TOPICS: Politics; Religion; Society
KEYWORDS: burqa; multiculturalism; nationality

1 posted on 07/10/2011 8:52:06 PM PDT by stolinsky
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To: stolinsky

I’d like to comment on a phenomenon I’ve been seeing recently in my deep-blue neighborhood. I’d like to call it the Muslim Fashion Show.

The characters include between three and six (numbers may vary) (young) women clad in full long skirts and hijab headgear, plus one (young) woman in Western dress, no head covering. I refer to the latter as the “liaison” who makes the performance appear wholesome and normal to the average onlooker.

The hijab-clad ladies arrange themselves in an area open and visible to all.

They proceed to wander around in a large circle, aimlessly, not really looking at anyone or anything else.

The liaison beams at all passers-by.

The hijab-clad ladies then drift off to do whatever the environment dictates: if it’s public transit, they take a seat or disembark at the next stop. If it’s at a grocery store, they eventually pick up a shopping basket and start wandering the aisles. The liaison follows them.

The “look at me, I’m in Muslim garb” performance is very consistent. The same characters show up.

It all looks staged.

2 posted on 07/10/2011 9:06:14 PM PDT by thecodont
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To: stolinsky

There have been burqa clad women in the Galleria area of Houston for a long time. You will see very few white people anymore at the Galleria.

3 posted on 07/10/2011 11:30:56 PM PDT by freekitty (Give me back my conservative vote; then find me a real conservative to vote for)
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To: thecodont; freekitty; All

‘It all looks staged.’

Invite you all to join me in humming “Jesus Loves Me” when passing these black-clad women.
Brush up on the tune - you’ll feel like you’re at least ‘doing something,’ as I do.

If the Muslim woman is an American convert, she may have gone to Sunday School, and knows the song.
If not, and the Muslims hear the tune frequently, - - well, who knows the impact it could have - - - : )

4 posted on 07/11/2011 3:32:45 AM PDT by USARightSide (Looking/waiting for a good Tag Line - - -)
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To: USARightSide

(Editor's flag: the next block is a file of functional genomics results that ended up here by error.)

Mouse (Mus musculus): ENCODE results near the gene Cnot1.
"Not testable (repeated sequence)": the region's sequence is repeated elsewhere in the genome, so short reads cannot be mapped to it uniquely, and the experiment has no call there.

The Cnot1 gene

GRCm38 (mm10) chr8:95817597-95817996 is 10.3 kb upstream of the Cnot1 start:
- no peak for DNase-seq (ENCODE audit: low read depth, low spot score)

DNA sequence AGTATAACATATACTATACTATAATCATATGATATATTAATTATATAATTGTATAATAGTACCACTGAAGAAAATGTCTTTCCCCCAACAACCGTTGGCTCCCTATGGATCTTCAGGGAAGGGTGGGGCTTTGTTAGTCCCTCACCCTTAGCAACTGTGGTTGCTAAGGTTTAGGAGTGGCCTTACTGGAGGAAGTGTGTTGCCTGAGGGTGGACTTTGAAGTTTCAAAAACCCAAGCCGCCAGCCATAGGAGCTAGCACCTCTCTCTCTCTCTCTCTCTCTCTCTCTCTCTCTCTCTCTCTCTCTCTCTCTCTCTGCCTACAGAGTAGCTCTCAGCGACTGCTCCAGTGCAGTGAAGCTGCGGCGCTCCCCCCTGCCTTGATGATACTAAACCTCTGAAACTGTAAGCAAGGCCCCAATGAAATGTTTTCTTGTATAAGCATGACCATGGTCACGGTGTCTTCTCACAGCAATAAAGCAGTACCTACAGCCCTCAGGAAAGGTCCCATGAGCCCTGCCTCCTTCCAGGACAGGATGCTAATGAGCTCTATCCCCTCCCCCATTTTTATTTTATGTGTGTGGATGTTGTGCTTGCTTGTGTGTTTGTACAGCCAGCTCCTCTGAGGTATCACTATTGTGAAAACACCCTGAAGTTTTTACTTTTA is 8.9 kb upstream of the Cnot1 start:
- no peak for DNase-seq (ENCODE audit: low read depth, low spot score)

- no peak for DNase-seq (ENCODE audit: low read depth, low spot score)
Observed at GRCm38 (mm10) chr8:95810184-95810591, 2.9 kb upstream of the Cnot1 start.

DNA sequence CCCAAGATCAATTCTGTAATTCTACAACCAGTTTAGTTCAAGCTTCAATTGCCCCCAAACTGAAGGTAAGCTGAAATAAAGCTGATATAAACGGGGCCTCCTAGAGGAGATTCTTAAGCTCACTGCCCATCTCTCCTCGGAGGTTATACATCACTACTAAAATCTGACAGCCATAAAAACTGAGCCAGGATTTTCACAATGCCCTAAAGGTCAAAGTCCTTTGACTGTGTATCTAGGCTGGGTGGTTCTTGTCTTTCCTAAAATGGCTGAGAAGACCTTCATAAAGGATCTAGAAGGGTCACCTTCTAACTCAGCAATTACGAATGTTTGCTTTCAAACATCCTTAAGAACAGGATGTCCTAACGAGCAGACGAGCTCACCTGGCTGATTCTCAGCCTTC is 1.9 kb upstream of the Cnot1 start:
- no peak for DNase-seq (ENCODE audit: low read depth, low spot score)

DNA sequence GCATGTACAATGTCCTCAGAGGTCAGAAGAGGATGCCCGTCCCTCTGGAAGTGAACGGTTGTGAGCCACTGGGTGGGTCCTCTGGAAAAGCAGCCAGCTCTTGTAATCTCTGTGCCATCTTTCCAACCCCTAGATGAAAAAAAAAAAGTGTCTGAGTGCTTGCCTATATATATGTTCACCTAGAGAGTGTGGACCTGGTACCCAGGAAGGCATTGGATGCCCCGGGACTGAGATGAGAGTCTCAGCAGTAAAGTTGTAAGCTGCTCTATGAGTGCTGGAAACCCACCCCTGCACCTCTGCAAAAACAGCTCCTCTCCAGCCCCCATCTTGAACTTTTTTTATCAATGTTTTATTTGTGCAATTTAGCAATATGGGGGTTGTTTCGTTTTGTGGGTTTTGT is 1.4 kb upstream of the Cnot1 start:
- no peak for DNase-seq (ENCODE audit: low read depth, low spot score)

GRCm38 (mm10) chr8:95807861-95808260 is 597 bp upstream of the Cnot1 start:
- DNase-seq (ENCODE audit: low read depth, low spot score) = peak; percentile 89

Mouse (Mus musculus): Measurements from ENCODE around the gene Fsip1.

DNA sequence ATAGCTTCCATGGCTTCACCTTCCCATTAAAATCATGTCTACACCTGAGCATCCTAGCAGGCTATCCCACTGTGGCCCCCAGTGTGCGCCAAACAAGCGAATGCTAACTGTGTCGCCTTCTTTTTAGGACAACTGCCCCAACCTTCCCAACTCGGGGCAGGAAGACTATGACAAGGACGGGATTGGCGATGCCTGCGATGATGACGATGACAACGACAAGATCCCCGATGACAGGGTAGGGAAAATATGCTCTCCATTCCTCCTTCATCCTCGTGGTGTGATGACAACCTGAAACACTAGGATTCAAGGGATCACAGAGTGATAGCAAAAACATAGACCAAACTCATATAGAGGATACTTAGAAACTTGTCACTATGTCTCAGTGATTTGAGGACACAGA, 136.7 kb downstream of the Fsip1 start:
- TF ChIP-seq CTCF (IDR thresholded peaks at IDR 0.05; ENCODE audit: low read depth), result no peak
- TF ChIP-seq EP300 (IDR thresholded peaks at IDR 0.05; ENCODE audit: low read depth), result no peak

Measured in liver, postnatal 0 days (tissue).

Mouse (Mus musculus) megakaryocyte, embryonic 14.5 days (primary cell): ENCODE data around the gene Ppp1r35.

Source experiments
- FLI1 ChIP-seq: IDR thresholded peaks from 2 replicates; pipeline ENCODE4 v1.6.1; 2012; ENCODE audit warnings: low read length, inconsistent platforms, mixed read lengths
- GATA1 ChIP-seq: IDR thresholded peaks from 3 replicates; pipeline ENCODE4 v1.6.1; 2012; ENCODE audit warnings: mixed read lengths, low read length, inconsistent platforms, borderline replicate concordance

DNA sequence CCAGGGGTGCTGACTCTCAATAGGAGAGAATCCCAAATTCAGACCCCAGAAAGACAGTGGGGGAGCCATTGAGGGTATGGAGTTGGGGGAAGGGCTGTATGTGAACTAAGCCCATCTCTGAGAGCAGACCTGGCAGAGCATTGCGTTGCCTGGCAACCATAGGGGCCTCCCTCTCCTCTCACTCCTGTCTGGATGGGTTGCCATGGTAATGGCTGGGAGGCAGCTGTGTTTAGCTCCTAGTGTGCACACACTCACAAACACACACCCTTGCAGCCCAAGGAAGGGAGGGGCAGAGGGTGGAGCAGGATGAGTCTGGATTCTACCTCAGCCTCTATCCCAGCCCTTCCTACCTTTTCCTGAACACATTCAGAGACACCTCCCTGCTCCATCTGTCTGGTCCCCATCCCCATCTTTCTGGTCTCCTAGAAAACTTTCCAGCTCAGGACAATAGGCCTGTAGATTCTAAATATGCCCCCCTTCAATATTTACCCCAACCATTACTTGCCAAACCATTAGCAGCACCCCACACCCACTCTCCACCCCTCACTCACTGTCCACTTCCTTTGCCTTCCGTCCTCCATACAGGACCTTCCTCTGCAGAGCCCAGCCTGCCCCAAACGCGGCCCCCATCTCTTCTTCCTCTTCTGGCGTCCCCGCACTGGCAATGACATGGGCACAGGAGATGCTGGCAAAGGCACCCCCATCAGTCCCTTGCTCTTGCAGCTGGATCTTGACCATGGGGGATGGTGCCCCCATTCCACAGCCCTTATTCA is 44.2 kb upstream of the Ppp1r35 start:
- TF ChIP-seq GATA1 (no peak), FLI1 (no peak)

Or Fairest Lord Jesus AKA The Crusader’s Hymn

5 posted on 07/11/2011 3:35:47 AM PDT by kalee (The offenses we give, we write in the dust; Those we take, we engrave in marble. J Huett 1658)
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To: kalee

Don’t forget Onward Christian Soldiers.

Or, “Jesus loves me, yes I know. `Cause the Bible tells me so!”

6 posted on 07/11/2011 4:32:42 AM PDT by elcid1970 ("Deport Muslims. Nuke Mecca. Death to Islam. Freedom for mankind.")
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To: freekitty

>>...There have been burqa clad women in the Galleria area of Houston for a long time. You will see very few white people anymore at the Galleria...<<

I learned to ice-skate at the Galleria. Back in the early 70’s, it was the premier “upscale” mall in the entire south and as such, I always felt like a “gypsy in the palace” whenever I went.

I’d like to go back sometime just to see how much has changed. I hear Alief is, for all intents & purposes, a detatched suburb of Mexico City...

7 posted on 07/11/2011 4:43:51 AM PDT by jaydee770
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To: stolinsky; flaglady47; mickie
Last summer I was in a Jo-Ann Fabrics store. I was walking around the endcap of an aisle and ran smack dab into two black clad muslim women coming around my way from the next aisle.

They were in full uniform including the ghastly mesh panel over the eyes.

I confess to almost jumping out of my skin at the moment of near-collision with these silently-gliding figures right out of a horror movie.

It was a most startling experience during that moment.....and to this day I'm careful to swing way out when I'm rounding aisle endcaps so I don't have a heart attack when encountering such netherworld apparitions right in my face.

The funny part was seeing the bearded muslim male trailing behind the two spooky females, apparently a husband.

He was dressed in a garish open-neck Hawaiian shirt, bermuda shorts and sandals, sun glasses dangling around his neck....obviously dressed comfortably for the 90-ish degree weather outside the store.


8 posted on 07/11/2011 7:48:39 AM PDT by MinuteGal
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To: jaydee770

You wouldn’t recognize it. All foreigners. So Alief is the same way?

9 posted on 07/11/2011 1:01:45 PM PDT by freekitty (Give me back my conservative vote; then find me a real conservative to vote for)
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To: All

Check out “Five Reasons To Ban the Burqa” at

10 posted on 07/11/2011 8:42:17 PM PDT by stolinsky